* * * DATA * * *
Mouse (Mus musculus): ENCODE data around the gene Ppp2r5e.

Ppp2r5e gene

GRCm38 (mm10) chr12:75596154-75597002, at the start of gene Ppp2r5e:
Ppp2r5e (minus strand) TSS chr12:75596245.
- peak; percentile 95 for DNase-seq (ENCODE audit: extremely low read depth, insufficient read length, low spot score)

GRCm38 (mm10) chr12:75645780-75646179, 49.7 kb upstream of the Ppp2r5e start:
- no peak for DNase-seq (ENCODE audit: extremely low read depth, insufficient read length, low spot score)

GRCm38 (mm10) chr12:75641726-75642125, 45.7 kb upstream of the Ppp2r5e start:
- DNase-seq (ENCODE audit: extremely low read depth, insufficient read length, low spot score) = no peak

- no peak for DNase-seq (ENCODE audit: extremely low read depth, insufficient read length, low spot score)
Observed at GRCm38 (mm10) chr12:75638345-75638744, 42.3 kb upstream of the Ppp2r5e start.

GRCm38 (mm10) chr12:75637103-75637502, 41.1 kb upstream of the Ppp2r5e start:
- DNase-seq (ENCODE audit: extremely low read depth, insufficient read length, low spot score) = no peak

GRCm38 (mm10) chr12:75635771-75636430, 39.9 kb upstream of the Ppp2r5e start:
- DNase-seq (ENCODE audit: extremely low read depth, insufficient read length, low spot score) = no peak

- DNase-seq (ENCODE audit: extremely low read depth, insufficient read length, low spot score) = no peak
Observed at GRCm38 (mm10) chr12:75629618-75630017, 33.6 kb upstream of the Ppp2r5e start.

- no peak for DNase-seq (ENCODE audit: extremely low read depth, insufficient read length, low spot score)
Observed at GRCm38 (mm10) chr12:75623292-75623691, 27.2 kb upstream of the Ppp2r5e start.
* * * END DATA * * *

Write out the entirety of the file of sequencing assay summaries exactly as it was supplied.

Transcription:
Mouse (Mus musculus): ENCODE data around the gene Ppp2r5e.

Ppp2r5e gene

GRCm38 (mm10) chr12:75596154-75597002, at the start of gene Ppp2r5e:
Ppp2r5e (minus strand) TSS chr12:75596245.
- peak; percentile 95 for DNase-seq (ENCODE audit: extremely low read depth, insufficient read length, low spot score)

GRCm38 (mm10) chr12:75645780-75646179, 49.7 kb upstream of the Ppp2r5e start:
- no peak for DNase-seq (ENCODE audit: extremely low read depth, insufficient read length, low spot score)

GRCm38 (mm10) chr12:75641726-75642125, 45.7 kb upstream of the Ppp2r5e start:
- DNase-seq (ENCODE audit: extremely low read depth, insufficient read length, low spot score) = no peak

- no peak for DNase-seq (ENCODE audit: extremely low read depth, insufficient read length, low spot score)
Observed at GRCm38 (mm10) chr12:75638345-75638744, 42.3 kb upstream of the Ppp2r5e start.

GRCm38 (mm10) chr12:75637103-75637502, 41.1 kb upstream of the Ppp2r5e start:
- DNase-seq (ENCODE audit: extremely low read depth, insufficient read length, low spot score) = no peak

GRCm38 (mm10) chr12:75635771-75636430, 39.9 kb upstream of the Ppp2r5e start:
- DNase-seq (ENCODE audit: extremely low read depth, insufficient read length, low spot score) = no peak

- DNase-seq (ENCODE audit: extremely low read depth, insufficient read length, low spot score) = no peak
Observed at GRCm38 (mm10) chr12:75629618-75630017, 33.6 kb upstream of the Ppp2r5e start.

- no peak for DNase-seq (ENCODE audit: extremely low read depth, insufficient read length, low spot score)
Observed at GRCm38 (mm10) chr12:75623292-75623691, 27.2 kb upstream of the Ppp2r5e start.